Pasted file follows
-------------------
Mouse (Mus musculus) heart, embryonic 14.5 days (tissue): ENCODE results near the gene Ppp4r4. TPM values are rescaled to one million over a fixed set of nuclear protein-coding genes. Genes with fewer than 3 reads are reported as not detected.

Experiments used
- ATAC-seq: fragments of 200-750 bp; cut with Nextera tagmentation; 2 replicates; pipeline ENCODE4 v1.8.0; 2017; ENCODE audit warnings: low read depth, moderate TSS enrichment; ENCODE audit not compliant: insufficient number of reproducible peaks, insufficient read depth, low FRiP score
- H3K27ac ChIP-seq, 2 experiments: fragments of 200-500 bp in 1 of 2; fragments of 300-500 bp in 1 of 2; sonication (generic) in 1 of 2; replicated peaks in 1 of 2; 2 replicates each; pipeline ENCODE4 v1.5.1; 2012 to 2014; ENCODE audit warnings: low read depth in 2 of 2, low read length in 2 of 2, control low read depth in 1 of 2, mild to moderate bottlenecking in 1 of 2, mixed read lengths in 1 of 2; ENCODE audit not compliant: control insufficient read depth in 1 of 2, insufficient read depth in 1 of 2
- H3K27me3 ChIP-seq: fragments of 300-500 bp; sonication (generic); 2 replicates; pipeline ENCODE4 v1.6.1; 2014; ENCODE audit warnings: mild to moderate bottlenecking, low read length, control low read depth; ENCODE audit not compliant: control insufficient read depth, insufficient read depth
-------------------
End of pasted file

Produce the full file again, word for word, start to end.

Mouse (Mus musculus) heart, embryonic 14.5 days (tissue): ENCODE results near the gene Ppp4r4. TPM values are rescaled to one million over a fixed set of nuclear protein-coding genes. Genes with fewer than 3 reads are reported as not detected.

Experiments used
- ATAC-seq: fragments of 200-750 bp; cut with Nextera tagmentation; 2 replicates; pipeline ENCODE4 v1.8.0; 2017; ENCODE audit warnings: low read depth, moderate TSS enrichment; ENCODE audit not compliant: insufficient number of reproducible peaks, insufficient read depth, low FRiP score
- H3K27ac ChIP-seq, 2 experiments: fragments of 200-500 bp in 1 of 2; fragments of 300-500 bp in 1 of 2; sonication (generic) in 1 of 2; replicated peaks in 1 of 2; 2 replicates each; pipeline ENCODE4 v1.5.1; 2012 to 2014; ENCODE audit warnings: low read depth in 2 of 2, low read length in 2 of 2, control low read depth in 1 of 2, mild to moderate bottlenecking in 1 of 2, mixed read lengths in 1 of 2; ENCODE audit not compliant: control insufficient read depth in 1 of 2, insufficient read depth in 1 of 2
- H3K27me3 ChIP-seq: fragments of 300-500 bp; sonication (generic); 2 replicates; pipeline ENCODE4 v1.6.1; 2014; ENCODE audit warnings: mild to moderate bottlenecking, low read length, control low read depth; ENCODE audit not compliant: control insufficient read depth, insufficient read depth